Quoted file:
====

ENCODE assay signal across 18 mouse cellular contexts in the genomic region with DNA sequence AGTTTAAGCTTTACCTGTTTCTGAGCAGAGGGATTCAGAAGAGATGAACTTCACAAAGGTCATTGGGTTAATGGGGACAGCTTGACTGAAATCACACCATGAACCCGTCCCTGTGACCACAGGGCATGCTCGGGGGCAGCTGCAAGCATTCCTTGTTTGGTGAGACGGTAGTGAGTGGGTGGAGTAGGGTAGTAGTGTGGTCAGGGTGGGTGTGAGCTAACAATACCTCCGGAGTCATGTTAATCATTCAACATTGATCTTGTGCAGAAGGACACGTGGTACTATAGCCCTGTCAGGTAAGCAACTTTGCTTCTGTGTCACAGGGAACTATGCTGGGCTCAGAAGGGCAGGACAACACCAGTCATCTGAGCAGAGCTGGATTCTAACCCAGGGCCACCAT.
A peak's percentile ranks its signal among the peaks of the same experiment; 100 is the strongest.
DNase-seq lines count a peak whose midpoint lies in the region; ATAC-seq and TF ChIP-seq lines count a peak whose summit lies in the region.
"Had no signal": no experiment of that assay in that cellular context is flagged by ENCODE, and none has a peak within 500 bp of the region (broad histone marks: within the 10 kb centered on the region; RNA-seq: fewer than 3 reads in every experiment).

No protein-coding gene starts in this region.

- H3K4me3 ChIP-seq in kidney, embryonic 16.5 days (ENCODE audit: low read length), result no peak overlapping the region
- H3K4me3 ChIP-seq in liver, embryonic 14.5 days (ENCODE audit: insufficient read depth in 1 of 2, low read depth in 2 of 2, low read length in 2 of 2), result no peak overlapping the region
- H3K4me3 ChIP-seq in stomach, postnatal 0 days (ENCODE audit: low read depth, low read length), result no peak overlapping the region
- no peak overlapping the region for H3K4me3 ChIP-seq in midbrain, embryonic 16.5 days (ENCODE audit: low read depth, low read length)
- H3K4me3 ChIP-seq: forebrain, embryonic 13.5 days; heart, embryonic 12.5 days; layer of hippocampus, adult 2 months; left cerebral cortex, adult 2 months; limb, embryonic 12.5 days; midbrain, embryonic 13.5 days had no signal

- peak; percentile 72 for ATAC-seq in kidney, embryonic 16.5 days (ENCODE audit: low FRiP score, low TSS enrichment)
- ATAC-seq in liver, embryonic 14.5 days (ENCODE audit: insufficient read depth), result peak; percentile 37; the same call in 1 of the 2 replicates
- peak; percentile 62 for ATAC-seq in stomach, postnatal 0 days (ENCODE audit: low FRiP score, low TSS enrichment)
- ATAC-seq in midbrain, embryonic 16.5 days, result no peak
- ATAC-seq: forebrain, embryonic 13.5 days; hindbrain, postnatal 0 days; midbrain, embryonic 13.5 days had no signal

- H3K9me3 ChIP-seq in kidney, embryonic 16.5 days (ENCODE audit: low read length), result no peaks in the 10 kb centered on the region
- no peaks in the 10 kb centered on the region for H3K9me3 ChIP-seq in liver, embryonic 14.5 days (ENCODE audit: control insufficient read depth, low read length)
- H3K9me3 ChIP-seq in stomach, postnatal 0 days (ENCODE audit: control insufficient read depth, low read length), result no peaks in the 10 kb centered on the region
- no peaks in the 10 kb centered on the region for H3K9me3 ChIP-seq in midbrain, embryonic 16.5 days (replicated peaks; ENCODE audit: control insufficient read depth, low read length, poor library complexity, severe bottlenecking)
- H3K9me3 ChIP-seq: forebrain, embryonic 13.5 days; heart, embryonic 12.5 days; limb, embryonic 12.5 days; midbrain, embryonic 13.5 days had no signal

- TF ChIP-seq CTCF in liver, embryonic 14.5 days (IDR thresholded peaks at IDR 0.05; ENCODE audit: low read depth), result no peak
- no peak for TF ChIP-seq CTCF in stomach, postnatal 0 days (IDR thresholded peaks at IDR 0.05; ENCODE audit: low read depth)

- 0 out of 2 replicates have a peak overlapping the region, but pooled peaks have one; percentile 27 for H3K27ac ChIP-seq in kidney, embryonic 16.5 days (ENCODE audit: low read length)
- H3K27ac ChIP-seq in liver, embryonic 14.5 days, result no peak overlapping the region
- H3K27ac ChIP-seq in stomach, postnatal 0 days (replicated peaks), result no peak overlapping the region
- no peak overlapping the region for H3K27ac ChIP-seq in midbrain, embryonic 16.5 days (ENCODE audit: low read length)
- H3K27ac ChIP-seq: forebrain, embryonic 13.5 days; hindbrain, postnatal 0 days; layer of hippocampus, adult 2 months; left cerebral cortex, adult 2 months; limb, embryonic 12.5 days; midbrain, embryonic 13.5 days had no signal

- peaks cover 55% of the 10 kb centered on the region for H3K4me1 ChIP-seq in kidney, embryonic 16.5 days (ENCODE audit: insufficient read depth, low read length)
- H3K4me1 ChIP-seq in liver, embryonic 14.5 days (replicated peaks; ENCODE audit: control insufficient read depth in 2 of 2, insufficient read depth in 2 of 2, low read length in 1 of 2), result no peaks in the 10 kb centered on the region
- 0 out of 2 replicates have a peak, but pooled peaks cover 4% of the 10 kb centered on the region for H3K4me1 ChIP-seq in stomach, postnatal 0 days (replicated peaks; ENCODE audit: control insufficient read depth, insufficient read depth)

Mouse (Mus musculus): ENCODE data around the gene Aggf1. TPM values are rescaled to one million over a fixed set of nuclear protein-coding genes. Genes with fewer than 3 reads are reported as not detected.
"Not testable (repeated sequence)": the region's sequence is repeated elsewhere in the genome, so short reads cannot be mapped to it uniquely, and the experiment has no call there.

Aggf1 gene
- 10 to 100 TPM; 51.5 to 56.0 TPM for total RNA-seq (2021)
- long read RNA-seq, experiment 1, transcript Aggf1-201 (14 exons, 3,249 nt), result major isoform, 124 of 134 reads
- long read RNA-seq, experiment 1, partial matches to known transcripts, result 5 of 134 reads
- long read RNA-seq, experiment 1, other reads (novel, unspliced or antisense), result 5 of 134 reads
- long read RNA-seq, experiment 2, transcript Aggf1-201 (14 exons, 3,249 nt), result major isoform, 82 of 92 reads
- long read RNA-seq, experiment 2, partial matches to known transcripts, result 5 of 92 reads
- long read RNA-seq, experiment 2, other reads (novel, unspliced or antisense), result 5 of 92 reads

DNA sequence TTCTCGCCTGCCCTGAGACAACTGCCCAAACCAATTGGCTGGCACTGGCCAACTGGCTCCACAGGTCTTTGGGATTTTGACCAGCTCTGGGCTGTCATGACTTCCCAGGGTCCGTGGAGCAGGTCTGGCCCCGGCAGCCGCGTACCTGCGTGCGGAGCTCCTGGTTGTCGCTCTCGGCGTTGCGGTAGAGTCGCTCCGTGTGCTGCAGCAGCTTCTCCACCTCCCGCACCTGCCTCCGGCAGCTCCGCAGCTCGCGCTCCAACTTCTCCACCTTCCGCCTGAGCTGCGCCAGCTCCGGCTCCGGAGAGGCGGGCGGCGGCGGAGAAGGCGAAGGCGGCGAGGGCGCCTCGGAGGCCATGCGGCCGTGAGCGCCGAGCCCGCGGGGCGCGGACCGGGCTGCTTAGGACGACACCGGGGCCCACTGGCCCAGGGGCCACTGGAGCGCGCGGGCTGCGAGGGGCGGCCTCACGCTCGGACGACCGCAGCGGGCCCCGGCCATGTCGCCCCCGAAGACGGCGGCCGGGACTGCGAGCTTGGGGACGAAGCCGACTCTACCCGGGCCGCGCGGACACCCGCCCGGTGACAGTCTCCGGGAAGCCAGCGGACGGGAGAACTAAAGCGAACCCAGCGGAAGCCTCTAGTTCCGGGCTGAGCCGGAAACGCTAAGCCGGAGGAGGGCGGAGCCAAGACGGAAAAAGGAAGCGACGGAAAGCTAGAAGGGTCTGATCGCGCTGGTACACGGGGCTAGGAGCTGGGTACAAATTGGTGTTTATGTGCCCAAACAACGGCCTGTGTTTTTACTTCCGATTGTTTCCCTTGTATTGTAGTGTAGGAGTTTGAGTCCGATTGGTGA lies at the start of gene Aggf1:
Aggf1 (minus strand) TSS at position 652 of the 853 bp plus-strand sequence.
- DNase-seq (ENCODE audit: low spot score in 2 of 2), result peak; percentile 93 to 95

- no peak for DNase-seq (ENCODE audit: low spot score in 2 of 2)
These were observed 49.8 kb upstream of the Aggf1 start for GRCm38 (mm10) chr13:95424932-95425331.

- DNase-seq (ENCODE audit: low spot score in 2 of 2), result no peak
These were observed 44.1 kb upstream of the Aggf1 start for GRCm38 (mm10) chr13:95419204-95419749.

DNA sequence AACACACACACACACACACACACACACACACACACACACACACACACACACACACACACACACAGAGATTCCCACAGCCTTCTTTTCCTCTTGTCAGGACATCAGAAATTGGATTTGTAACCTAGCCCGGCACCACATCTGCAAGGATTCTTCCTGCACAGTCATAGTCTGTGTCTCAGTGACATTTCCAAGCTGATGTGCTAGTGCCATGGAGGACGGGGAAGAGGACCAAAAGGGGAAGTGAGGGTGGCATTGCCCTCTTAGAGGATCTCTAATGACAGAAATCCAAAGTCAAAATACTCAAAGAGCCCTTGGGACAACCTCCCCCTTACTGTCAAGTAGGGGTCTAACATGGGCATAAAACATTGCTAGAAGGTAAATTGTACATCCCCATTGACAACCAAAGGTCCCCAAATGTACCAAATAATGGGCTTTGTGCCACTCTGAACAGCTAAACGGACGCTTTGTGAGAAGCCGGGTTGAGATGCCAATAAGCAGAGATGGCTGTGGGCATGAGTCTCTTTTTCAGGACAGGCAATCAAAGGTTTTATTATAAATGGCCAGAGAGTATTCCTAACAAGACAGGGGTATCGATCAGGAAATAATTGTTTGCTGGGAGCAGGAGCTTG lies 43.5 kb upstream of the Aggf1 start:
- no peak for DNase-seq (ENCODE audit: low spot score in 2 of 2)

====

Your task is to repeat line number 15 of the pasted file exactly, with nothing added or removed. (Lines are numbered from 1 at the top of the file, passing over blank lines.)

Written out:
- ATAC-seq: forebrain, embryonic 13.5 days; hindbrain, postnatal 0 days; midbrain, embryonic 13.5 days had no signal